Thursday, February 02, 2012
Ind. Decisions - Supreme Court posts one in early evening
Notice of posting just tweeted by Court's press office.
In Michael B. Adams v. State of Indiana, a 10-page, 5-0 opinion, Chief Justice Shepard writes:
The question here is whether an automobile passenger riding down the highway with a jar of marijuana between his legs can be found to have “used the vehicle” in committing the offense of possessing marijuana. We conclude that he can. * * *
When viewed in the light most favorable to the judgment, the evidence shows that Adams possessed a jar of marijuana by keeping the jar on the floorboard in front of him while he sat in the passenger seat. As a result, this is not a situation in which a defendant merely happened to possess a small bag of marijuana in his pocket without making any direct use of the vehicle to do so. Indeed, the trial court could well have found that Adams used the floorboard of the front well to possess the jar so Trooper Caddell would not catch him holding it in his hands when Trooper Caddell came to the window.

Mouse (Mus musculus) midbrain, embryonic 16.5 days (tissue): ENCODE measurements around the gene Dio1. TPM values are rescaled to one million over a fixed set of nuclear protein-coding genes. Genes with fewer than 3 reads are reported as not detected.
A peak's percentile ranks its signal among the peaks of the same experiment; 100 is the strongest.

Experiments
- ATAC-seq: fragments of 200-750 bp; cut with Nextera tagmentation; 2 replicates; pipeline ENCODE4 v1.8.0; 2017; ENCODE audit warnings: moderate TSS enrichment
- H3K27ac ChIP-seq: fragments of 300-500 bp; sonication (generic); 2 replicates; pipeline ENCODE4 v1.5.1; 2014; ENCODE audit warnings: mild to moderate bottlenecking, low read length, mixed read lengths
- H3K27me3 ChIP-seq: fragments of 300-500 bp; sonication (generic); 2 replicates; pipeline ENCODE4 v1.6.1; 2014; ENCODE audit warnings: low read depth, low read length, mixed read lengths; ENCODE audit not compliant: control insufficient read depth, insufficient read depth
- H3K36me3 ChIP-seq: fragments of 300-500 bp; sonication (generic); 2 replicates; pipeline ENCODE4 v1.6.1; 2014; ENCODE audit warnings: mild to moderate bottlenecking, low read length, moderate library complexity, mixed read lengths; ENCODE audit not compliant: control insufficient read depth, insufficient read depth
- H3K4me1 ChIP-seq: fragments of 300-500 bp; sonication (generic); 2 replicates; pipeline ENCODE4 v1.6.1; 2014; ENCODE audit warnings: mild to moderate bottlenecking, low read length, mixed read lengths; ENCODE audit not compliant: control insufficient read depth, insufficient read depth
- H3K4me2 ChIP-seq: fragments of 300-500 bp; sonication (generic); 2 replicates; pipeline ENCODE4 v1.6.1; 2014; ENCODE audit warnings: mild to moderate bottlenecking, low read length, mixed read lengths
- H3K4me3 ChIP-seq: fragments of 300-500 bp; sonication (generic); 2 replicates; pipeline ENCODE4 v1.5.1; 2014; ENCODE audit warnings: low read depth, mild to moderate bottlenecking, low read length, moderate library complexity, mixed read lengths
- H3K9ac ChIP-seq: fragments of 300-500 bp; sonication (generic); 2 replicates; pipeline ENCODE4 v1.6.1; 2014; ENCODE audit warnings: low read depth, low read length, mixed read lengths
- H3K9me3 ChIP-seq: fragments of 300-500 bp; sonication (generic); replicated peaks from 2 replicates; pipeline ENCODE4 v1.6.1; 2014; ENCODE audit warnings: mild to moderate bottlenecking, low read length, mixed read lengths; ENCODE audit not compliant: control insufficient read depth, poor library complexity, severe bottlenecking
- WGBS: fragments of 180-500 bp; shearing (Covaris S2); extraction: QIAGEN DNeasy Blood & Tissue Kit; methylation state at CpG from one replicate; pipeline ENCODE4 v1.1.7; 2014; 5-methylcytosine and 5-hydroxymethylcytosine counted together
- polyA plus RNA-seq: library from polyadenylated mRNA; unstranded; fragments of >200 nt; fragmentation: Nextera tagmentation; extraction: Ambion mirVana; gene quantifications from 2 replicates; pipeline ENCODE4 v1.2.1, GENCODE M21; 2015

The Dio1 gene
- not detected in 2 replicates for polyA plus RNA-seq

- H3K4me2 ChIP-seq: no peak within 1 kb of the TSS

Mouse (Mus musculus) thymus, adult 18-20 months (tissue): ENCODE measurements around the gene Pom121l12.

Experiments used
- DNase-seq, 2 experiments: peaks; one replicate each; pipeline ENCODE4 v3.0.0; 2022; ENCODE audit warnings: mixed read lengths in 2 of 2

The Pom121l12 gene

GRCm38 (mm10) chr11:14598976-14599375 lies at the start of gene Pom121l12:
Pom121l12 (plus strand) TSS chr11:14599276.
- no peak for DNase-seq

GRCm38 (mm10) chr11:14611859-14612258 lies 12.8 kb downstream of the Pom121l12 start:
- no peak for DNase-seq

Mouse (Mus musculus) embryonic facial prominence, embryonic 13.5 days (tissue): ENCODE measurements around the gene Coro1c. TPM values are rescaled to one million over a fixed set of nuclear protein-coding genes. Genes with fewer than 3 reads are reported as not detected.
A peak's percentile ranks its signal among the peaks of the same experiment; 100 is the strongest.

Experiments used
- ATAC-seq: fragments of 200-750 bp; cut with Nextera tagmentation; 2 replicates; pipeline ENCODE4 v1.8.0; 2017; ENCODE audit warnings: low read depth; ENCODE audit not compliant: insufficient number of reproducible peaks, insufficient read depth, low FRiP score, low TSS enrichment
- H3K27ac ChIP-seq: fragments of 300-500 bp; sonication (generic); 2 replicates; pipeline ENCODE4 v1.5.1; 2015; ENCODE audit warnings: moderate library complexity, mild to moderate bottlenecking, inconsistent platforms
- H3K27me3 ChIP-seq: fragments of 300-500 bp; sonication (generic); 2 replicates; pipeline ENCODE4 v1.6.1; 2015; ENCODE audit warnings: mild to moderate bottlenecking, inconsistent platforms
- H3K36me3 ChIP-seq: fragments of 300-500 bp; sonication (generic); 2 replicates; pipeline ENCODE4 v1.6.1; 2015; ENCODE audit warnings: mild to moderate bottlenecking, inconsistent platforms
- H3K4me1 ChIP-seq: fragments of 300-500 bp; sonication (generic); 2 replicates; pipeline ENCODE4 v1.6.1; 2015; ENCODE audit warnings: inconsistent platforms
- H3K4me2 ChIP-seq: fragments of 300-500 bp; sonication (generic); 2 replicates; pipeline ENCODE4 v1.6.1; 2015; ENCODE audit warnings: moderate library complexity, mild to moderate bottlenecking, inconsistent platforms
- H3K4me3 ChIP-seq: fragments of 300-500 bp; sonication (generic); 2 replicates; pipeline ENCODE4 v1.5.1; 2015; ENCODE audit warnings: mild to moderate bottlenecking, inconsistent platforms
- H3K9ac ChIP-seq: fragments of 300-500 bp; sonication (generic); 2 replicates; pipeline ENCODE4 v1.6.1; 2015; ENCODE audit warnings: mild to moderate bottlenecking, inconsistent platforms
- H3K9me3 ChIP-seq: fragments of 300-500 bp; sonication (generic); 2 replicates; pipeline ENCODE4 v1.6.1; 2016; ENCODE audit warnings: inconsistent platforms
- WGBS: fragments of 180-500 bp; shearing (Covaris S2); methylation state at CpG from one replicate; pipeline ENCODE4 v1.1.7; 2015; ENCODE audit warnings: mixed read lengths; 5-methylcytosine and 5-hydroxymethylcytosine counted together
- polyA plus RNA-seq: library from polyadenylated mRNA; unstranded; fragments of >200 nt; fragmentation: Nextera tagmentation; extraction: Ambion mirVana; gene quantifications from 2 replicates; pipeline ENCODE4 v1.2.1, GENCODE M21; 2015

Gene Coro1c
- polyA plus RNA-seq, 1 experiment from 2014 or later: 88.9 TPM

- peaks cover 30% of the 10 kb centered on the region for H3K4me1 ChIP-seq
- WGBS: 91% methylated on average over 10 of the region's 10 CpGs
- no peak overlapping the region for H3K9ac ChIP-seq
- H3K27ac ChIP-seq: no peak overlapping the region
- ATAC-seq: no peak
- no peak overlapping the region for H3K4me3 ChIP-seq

As a result, we think the court properly ordered Adams’s driver’s license, registration, and ability to register other vehicles suspended, as the statute left the court no discretion in the matter.
Posted by Marcia Oddi on February 2, 2012 06:27 PM
Posted to Ind. Sup.Ct. Decisions